Following the old fiction writing adage of “show, don’t tell,” here’s an actual query I received recently as editor of Perceptive Travel.
” Dear editor, attached is a story of my visit to New Orleans Mardi Gras with my wife Barbara that you might be interested in using in your magazine.”
Firstname Lastname (withheld)
I’m starting with this one because there are an amazing number of problems in this one-sentence e-mail that’s short enough to put on Twitter. First, it breaks several general rules:
1) Didn’t bother to look up the editor’s name, which is all over the site.
2) Didn’t bother to read the guidelines, which are linked from the contact page.
3) Attached an unsolicited finished story, which is generally only common practice for newspapers.
For specifics, I don’t know any editor that appreciates queries sent in bulk at the same time, which this certainly was. I also don’t know any editor who thinks a generic travel story with no new angle to it is a good match for them. There’s no reference to past stories in our online publication, why this would work for us, or any sense that the person has actually ever read Perceptive Travel at all. He didn’t include any information about his track record in publishing articles and there’s no link to a portfolio site.
And why in the world would I care what his wife’s name is unless she’s a celebrity?
So I did what I’m sure 100% of the other people who received this did: hit delete.
Spray and Pray Sucks in Both Directions
If you’re a blogger or freelance writer, you’re likely deluged with press releases and poorly targeted news pitches on a daily basis. How does that make you feel? Do you have less respect for that PR person or company next time you see an e-mail from them? Do you maybe even cringe a little?
Well if you send out a query or finished story in bulk to editors—who already get 4X more e-mails than you do—you can expect them to feel the same way about you. Angry, annoyed, grumpy, incredulous even. If you want them to get back to you, or at least think you’re a professional, you’ve just killed your chances. Maybe permanently: a lot of editors have a “block” or “filter” command on their e-mail program that they use with abandon. Your three follow-ups may not even get to their inbox and you’ll have to guess why.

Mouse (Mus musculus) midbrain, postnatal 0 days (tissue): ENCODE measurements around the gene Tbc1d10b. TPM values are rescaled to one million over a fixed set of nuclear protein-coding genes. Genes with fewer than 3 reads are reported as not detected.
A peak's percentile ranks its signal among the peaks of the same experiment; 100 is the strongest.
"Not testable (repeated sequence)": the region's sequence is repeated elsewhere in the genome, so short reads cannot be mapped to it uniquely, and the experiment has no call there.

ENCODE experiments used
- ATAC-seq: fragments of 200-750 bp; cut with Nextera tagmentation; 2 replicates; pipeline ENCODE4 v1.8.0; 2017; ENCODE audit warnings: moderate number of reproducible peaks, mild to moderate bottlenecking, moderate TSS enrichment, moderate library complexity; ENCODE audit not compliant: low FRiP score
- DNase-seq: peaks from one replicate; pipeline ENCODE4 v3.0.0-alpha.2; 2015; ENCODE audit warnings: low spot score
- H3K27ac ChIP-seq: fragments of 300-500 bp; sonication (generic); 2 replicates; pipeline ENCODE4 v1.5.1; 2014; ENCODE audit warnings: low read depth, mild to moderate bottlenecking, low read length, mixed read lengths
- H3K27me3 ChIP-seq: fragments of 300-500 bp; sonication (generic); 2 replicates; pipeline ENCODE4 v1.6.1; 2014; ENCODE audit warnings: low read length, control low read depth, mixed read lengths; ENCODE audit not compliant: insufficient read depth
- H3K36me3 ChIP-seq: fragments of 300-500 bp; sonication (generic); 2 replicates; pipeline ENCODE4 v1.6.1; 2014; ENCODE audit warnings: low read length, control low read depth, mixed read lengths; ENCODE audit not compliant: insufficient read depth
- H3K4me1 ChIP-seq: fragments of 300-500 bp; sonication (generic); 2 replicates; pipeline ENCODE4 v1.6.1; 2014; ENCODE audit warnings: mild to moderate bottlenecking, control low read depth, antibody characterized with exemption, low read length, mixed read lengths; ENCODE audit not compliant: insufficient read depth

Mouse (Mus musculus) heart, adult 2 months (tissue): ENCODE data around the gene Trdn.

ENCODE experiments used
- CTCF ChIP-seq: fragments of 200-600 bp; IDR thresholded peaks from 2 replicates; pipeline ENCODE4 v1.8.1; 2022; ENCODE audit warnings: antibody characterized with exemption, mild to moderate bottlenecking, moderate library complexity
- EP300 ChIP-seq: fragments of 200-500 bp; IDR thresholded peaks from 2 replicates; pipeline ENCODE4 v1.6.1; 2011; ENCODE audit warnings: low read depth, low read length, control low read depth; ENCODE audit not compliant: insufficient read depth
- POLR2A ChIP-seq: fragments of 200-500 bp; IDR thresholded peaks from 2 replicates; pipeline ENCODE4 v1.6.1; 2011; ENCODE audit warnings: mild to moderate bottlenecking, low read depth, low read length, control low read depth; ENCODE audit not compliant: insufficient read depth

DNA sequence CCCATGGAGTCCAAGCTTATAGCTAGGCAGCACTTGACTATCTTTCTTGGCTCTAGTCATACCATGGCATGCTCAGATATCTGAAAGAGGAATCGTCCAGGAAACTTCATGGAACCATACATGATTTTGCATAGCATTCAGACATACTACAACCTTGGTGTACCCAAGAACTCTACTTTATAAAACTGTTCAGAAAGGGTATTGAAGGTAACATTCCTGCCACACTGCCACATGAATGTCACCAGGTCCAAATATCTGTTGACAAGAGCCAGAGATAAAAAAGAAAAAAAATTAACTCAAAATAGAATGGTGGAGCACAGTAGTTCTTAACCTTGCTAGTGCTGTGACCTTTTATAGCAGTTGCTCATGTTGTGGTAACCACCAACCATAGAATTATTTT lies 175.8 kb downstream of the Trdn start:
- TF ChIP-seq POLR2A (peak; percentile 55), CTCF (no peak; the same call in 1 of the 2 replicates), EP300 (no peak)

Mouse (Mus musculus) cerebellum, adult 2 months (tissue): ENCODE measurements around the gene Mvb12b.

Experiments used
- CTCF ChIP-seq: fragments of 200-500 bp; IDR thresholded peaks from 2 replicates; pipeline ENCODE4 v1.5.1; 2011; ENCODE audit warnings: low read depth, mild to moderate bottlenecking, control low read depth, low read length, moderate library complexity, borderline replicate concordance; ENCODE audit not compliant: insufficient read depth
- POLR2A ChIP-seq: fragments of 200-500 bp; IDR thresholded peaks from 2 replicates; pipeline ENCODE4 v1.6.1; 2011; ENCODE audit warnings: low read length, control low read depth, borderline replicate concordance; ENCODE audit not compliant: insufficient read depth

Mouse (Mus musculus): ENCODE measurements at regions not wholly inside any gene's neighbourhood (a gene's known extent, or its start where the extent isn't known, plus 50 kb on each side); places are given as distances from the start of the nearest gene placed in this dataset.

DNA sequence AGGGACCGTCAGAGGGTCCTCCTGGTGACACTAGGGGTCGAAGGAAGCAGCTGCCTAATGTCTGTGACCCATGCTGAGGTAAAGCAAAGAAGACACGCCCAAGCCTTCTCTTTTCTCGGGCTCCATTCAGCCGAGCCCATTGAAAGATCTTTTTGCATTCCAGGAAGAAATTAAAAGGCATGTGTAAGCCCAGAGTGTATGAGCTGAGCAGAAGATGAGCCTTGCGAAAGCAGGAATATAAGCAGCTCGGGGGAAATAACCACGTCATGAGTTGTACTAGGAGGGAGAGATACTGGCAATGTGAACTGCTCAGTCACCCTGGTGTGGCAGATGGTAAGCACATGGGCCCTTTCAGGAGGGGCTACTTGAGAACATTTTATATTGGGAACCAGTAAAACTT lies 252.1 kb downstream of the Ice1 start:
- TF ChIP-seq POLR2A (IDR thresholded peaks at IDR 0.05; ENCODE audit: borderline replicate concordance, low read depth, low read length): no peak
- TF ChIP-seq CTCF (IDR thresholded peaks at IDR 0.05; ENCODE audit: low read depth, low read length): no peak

All Queries Should be Custom Queries
I have met a few writers over the years who swear by the multiple submissions strategy, of sending out the same idea to a bunch of editors and see who bites. In general I think this is a terrible idea. It’s the same principle behind pop-up subscription boxes, junk mail, and telemarketing: bug a lot of people in order to find a small percentage who will say yes. But if you’re going to do it, at least take the extra five minutes per e-mail to put in their name and say a little something about why this story would be right for them.
Much better is to take 10-15 minutes and write a really good query, which is really a custom sales pitch. You need to pitch the idea in a way that answers an editor’s essential questions. These are:
The unspoken question for magazines also is, “Where would this go?” In other words, tell her which section and why. (If you’ve never written for them, you are not going to be assigned a big major feature, so don’t even go there.)
They’re Telling You What They Want
In order to send a customized query, you need to know who you’re pitching to. You don’t want to pitch a British publication on a listicle for “best vacations 2015” and put in resort areas on the west coast of Mexico and Costa Rica. It should be about “best holidays 2015” and focus on places you can reach easily from Heathrow, Gatwick, and Manchester. With your spell check configured to accept centre, colour, and traveller.